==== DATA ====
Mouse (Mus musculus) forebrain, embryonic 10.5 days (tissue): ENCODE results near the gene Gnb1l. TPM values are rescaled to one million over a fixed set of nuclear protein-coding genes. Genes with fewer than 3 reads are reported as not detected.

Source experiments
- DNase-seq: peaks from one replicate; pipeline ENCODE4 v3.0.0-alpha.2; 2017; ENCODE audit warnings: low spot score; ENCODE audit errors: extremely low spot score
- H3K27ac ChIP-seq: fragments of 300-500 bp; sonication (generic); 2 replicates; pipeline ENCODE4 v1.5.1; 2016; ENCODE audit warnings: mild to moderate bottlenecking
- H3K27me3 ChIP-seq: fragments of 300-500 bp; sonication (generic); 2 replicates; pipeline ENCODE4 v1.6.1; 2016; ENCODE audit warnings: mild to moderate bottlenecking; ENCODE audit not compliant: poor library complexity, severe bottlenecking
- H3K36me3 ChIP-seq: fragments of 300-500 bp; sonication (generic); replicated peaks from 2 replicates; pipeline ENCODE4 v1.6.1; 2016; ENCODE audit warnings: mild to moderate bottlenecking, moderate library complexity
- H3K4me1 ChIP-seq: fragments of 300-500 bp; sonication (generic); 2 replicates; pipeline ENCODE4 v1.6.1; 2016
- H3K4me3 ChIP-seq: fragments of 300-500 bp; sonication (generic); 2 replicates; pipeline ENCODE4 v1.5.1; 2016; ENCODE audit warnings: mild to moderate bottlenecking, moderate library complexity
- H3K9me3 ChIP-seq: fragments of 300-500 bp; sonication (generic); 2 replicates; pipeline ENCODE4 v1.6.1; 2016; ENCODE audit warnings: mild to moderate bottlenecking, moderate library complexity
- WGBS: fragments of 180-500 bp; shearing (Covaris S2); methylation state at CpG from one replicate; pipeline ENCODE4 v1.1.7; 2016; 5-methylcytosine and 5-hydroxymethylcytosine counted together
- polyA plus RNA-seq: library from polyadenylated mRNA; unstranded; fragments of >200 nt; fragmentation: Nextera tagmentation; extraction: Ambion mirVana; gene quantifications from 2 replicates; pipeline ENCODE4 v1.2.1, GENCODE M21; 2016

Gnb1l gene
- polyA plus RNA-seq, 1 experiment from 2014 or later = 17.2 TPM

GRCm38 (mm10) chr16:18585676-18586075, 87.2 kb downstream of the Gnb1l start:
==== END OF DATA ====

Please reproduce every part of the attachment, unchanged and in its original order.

Mouse (Mus musculus) forebrain, embryonic 10.5 days (tissue): ENCODE results near the gene Gnb1l. TPM values are rescaled to one million over a fixed set of nuclear protein-coding genes. Genes with fewer than 3 reads are reported as not detected.

Source experiments
- DNase-seq: peaks from one replicate; pipeline ENCODE4 v3.0.0-alpha.2; 2017; ENCODE audit warnings: low spot score; ENCODE audit errors: extremely low spot score
- H3K27ac ChIP-seq: fragments of 300-500 bp; sonication (generic); 2 replicates; pipeline ENCODE4 v1.5.1; 2016; ENCODE audit warnings: mild to moderate bottlenecking
- H3K27me3 ChIP-seq: fragments of 300-500 bp; sonication (generic); 2 replicates; pipeline ENCODE4 v1.6.1; 2016; ENCODE audit warnings: mild to moderate bottlenecking; ENCODE audit not compliant: poor library complexity, severe bottlenecking
- H3K36me3 ChIP-seq: fragments of 300-500 bp; sonication (generic); replicated peaks from 2 replicates; pipeline ENCODE4 v1.6.1; 2016; ENCODE audit warnings: mild to moderate bottlenecking, moderate library complexity
- H3K4me1 ChIP-seq: fragments of 300-500 bp; sonication (generic); 2 replicates; pipeline ENCODE4 v1.6.1; 2016
- H3K4me3 ChIP-seq: fragments of 300-500 bp; sonication (generic); 2 replicates; pipeline ENCODE4 v1.5.1; 2016; ENCODE audit warnings: mild to moderate bottlenecking, moderate library complexity
- H3K9me3 ChIP-seq: fragments of 300-500 bp; sonication (generic); 2 replicates; pipeline ENCODE4 v1.6.1; 2016; ENCODE audit warnings: mild to moderate bottlenecking, moderate library complexity
- WGBS: fragments of 180-500 bp; shearing (Covaris S2); methylation state at CpG from one replicate; pipeline ENCODE4 v1.1.7; 2016; 5-methylcytosine and 5-hydroxymethylcytosine counted together
- polyA plus RNA-seq: library from polyadenylated mRNA; unstranded; fragments of >200 nt; fragmentation: Nextera tagmentation; extraction: Ambion mirVana; gene quantifications from 2 replicates; pipeline ENCODE4 v1.2.1, GENCODE M21; 2016

Gnb1l gene
- polyA plus RNA-seq, 1 experiment from 2014 or later = 17.2 TPM

GRCm38 (mm10) chr16:18585676-18586075, 87.2 kb downstream of the Gnb1l start: